I already have an independent power meter but I am really looking forward to the ERG mode.

    I could probably live with the noise of the first generation since I wear headphones, although the high frequency siren-type sound maybe annoying in the long term for the family while I am in the basement pedaling.

    The new handle and LED lights for connection status are very nice but not a deal breaker.

    Otherwise, the power accuracy and possible reliability issues in this regard mentioned on other forums for the Kickr1 maybe another big yellow flag compare to the new one. Some friends who have been owning one for a while however told me they have not experienced any of these problems yet. They can live with very slight power output discrepancies. So maybe, I have been “online” reading too much out of this…

    Is there a massive improvement in terms of accuracy?

    I also read that the quick responsiveness was improved from 150 watts to 500 watts and the maximum hill grade effect was increased from 15 % to 20 %. Since this would be my first smart trainer, the new responsiveness setting may be useful, but overall can this be a “must” today or over the next years given current and future outdoor cycling/racing simulation apps? Or, does the settings of the first generation are still sufficient for a while? I am an enthusiast but a not an amateur racer/athlete.

    Given this good deal and the aforementioned feedback I got, I am really leaning toward the Kickr1. Am I forgetting something about other things/issues that would make the Kickr2 a better option for the long term (couple of years) and prevent buyer’s remorse?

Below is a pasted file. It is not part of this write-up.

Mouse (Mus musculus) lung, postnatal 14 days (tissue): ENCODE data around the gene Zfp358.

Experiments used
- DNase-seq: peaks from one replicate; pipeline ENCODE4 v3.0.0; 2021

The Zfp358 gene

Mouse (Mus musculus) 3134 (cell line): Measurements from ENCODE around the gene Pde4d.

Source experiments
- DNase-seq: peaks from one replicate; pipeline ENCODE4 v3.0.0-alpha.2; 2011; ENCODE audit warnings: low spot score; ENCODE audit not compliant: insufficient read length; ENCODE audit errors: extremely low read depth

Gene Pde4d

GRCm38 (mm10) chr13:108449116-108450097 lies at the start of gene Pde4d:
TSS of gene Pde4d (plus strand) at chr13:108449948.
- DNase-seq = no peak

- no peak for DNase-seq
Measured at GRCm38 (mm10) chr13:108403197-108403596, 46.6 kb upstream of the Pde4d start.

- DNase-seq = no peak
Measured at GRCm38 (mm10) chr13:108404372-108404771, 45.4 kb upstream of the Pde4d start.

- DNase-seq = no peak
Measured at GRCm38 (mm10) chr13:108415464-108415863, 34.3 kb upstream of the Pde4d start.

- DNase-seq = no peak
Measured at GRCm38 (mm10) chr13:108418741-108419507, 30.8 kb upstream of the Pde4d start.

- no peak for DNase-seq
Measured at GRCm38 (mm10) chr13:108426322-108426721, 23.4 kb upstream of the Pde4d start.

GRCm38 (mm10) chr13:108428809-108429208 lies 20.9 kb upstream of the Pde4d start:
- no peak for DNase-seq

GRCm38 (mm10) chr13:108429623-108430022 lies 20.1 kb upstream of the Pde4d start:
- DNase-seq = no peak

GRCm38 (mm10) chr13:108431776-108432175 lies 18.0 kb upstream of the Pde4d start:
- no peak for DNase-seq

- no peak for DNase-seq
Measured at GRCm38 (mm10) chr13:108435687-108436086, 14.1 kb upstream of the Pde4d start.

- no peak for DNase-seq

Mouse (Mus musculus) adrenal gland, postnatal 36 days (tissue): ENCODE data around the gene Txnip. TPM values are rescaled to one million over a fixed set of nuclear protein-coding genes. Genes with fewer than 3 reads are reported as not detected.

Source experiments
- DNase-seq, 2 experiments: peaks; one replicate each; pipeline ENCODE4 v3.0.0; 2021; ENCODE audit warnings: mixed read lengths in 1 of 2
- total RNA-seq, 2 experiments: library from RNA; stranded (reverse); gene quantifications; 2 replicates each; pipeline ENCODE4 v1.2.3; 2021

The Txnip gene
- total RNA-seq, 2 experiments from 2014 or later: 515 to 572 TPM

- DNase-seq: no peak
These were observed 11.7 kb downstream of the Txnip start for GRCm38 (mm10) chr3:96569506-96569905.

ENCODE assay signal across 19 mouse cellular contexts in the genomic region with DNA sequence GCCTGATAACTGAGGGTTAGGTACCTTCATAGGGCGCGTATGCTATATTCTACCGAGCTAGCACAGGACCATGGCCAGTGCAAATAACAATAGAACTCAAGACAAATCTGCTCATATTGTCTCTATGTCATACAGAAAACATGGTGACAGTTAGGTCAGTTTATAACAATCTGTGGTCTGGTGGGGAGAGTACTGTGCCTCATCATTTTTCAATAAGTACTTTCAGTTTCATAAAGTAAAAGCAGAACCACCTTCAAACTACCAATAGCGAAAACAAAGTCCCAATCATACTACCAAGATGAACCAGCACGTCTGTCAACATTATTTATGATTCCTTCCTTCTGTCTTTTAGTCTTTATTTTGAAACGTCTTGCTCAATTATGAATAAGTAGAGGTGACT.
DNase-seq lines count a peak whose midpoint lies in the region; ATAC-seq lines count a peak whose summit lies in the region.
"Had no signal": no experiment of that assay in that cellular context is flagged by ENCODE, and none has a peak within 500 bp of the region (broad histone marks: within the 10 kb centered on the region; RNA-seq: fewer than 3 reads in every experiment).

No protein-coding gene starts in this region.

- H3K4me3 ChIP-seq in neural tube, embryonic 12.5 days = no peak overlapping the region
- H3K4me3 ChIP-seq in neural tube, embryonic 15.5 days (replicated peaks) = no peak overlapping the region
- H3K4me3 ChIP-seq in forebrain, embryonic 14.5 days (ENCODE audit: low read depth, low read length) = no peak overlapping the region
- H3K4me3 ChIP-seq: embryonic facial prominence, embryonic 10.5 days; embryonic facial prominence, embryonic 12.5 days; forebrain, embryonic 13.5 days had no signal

Any thoughts on this?

    Many thanks! 🙂

    • Hi Francis,
      Looks like you did a lot of the research and understand the difference between the two. The KICKR 1 might be good enough if noise level isn’t an issue for you or won’t be an issue with your family. I found the KICKR 2 more accurate than the 1 but still not as good as other higher end trainers such as Tacx NEO or Elite DRIVO for example. But sine you have your own powermeter, then you should be able to use your powemeter reading to control the KICKR after pairing it through the Wahoo app as I described in the post.

      I am a big proponent to getting the most recent product and since the old KICKR was basically Wahoo’s first smart trainer, I think it’s worth the extra money to get the updated version and go with KICKR 2… IMO and you will have it for many years to come without having to worry about any issues.

      Would you be able to use the current sale on the KICKR2 and ship to Canada?

  • Great Tariq

    Excellent summary. Ive been reading about which trainer to get and you just helped me decide!
    Features and noise level … esp noise level are big for me. Im running on an old fixed velt LeMond Revolution … which runs much quiter now Ive removed the flywheel guard.
    Time for an upgrade!
    Thanks again Tariq.